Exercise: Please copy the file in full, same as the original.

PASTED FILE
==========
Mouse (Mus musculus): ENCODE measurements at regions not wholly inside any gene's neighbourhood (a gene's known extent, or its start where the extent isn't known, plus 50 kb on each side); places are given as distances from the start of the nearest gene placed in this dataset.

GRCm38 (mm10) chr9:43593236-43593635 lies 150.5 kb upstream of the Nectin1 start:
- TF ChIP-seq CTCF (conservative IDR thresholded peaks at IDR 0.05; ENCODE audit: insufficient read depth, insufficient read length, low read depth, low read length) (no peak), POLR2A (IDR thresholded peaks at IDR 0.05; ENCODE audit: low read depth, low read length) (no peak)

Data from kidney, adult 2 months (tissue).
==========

Mouse (Mus musculus): ENCODE measurements at regions not wholly inside any gene's neighbourhood (a gene's known extent, or its start where the extent isn't known, plus 50 kb on each side); places are given as distances from the start of the nearest gene placed in this dataset.

GRCm38 (mm10) chr9:43593236-43593635 lies 150.5 kb upstream of the Nectin1 start:
- TF ChIP-seq CTCF (conservative IDR thresholded peaks at IDR 0.05; ENCODE audit: insufficient read depth, insufficient read length, low read depth, low read length) (no peak), POLR2A (IDR thresholded peaks at IDR 0.05; ENCODE audit: low read depth, low read length) (no peak)

Data from kidney, adult 2 months (tissue).